Thursday, June 23, 2005

Cows and Bulls

God, Family, Cows

Those are the three most important things in my world. I love cows. Its a hard thing to explain to someone thats not a "cow man". You just can't explain the feeling you get when you see a realy great cow. The tingle, the rubbery legs, the feeling of awe. Jersey cows are the bread and butter of our operation. Becouse of the income we get get from our girls we are able to live out in the sticks, have a garden, raise chickens, trap, hunt, fish, and do all the other things we love. We only milk about 50 cows and poeple often ask how we support 2 families without any "off farm income". Besides livin' cheap and simple, the answer is selling registered cattle. Breeding fine cattle is a multigenerational legacy here. Its my father's passion, it's my passion, and Lord willing it will be my childrens passion as well. We breed a "different kind of cow" here. We breed old fashion cows, not what I call the "New World Order Cow". Some how over the years people have forgotten the wisdom of those that came before us. Simple ideas, like cows breed the average of the inheritance, have been lost to some extent. The idea that if you breed a cow that has a wide chest, deep body, good legs, a wide muzzle, a shallow udder with a crease, and the right ballance of strength and dairness that she will live a long time and make a lot of milk is now considered to be backward. Breeding good cows is an art, always has been and always will be. Those that try to breed by numbers and fads will not have a legacy to leave their grandchildren. We make up for our herd size by having extra breeding animals for sale. We market cows in sales and sell them private treaty. We have many return custumers that like our product and come back for more. If you get the "fool idea" that you want a small dairy, don't rule out the registered cow. She will always pay you back in the long run.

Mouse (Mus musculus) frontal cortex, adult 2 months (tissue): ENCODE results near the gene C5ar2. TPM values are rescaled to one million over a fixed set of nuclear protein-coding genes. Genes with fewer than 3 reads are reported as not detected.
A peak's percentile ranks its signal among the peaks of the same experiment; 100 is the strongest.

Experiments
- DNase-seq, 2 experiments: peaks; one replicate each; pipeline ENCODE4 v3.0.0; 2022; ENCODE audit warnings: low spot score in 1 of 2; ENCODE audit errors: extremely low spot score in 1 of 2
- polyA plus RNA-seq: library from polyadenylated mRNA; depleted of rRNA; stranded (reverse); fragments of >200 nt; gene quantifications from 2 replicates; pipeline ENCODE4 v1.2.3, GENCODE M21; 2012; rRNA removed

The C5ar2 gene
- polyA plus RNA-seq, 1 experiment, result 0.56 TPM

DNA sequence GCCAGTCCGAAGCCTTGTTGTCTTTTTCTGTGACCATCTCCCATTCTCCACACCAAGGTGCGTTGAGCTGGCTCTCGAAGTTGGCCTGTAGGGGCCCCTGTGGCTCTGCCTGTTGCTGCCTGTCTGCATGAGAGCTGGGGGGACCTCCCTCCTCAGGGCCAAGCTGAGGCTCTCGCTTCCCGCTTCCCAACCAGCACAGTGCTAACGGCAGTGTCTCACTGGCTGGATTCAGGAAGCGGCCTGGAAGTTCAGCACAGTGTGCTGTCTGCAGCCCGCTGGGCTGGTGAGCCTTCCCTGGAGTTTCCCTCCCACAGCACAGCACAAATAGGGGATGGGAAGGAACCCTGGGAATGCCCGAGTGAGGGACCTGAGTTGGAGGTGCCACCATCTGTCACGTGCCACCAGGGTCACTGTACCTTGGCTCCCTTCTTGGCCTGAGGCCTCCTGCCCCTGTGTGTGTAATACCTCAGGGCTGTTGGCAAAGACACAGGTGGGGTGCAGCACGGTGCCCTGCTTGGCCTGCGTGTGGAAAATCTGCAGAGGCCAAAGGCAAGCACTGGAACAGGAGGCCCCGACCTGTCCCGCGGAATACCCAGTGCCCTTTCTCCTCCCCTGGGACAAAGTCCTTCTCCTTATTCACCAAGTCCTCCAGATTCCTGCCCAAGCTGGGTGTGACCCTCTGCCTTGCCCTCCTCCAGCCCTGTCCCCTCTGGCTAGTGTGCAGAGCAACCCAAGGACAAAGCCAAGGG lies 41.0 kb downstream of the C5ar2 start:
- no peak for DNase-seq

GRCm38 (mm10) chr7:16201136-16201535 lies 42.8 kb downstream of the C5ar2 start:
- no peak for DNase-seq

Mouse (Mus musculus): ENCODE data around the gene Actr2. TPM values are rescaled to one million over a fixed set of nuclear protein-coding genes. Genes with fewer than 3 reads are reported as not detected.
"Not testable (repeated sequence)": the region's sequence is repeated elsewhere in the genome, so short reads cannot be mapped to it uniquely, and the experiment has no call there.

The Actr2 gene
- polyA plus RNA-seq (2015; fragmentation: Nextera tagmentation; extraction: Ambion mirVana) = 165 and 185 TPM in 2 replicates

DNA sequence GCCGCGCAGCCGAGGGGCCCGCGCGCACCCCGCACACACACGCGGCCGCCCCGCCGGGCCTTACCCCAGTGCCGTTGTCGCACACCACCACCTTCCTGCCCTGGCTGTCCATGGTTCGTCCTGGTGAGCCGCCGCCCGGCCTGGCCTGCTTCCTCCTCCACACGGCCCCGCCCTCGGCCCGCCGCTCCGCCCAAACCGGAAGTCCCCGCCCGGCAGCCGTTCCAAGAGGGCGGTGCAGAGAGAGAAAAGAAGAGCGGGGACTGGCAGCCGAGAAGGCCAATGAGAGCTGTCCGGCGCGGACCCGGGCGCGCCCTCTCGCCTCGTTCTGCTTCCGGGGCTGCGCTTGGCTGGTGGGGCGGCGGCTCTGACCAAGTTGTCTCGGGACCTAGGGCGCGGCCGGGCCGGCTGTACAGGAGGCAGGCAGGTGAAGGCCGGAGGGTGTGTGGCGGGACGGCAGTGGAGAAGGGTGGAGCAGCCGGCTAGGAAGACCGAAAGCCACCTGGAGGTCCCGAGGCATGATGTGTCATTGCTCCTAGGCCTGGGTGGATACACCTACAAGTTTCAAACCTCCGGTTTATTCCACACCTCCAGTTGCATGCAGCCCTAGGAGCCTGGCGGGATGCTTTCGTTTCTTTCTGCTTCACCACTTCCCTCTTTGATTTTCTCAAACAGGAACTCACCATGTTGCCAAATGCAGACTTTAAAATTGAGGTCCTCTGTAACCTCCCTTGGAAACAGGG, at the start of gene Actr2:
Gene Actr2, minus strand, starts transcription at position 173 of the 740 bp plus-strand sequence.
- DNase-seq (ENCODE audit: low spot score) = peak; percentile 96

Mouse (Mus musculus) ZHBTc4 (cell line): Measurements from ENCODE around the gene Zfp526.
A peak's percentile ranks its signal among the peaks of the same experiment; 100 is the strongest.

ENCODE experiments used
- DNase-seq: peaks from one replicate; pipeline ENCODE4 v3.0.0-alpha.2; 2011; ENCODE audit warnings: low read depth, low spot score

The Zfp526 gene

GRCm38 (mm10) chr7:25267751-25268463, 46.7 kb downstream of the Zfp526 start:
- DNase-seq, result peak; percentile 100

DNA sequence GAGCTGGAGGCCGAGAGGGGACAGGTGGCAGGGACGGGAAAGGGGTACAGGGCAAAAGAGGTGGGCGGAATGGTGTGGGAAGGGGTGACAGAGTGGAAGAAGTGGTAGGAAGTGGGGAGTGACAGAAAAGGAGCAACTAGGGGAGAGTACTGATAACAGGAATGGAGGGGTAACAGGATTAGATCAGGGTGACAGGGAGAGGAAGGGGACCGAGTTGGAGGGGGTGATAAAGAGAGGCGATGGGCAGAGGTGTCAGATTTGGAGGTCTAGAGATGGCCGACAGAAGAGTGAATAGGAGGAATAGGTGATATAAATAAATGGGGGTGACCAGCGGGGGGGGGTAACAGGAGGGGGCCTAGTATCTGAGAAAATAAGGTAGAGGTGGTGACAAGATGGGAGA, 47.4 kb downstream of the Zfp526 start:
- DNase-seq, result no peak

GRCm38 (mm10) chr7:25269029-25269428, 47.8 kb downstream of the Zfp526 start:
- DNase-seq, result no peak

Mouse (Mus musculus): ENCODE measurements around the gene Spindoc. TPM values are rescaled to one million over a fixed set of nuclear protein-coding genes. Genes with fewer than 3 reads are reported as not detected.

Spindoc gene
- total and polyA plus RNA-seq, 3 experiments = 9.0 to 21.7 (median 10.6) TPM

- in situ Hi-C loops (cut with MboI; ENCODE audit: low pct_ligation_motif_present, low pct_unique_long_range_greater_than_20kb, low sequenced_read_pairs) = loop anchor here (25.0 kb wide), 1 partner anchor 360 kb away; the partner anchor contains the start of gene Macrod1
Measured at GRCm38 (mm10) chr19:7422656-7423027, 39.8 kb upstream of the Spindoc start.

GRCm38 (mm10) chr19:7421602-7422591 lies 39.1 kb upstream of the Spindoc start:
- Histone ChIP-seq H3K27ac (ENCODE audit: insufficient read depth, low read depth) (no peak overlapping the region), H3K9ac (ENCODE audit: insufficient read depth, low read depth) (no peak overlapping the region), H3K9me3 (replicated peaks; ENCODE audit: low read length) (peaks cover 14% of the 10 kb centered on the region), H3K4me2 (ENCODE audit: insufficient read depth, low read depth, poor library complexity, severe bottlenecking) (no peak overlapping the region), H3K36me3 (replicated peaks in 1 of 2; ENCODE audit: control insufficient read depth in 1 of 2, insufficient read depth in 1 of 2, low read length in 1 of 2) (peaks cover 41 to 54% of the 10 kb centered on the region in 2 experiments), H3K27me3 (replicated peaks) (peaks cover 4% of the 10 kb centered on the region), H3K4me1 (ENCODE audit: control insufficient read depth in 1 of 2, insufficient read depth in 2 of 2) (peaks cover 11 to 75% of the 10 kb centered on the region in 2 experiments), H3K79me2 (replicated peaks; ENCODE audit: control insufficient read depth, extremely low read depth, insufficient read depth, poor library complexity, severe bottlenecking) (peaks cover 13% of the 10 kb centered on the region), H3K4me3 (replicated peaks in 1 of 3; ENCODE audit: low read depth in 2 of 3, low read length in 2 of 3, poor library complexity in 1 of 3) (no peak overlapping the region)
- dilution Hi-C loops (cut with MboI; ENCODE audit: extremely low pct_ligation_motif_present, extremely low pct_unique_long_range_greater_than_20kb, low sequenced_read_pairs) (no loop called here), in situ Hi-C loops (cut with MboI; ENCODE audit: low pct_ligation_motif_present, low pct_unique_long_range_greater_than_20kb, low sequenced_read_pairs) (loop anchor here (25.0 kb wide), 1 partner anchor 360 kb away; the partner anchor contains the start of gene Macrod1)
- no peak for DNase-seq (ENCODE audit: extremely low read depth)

When men were men, Men showed bulls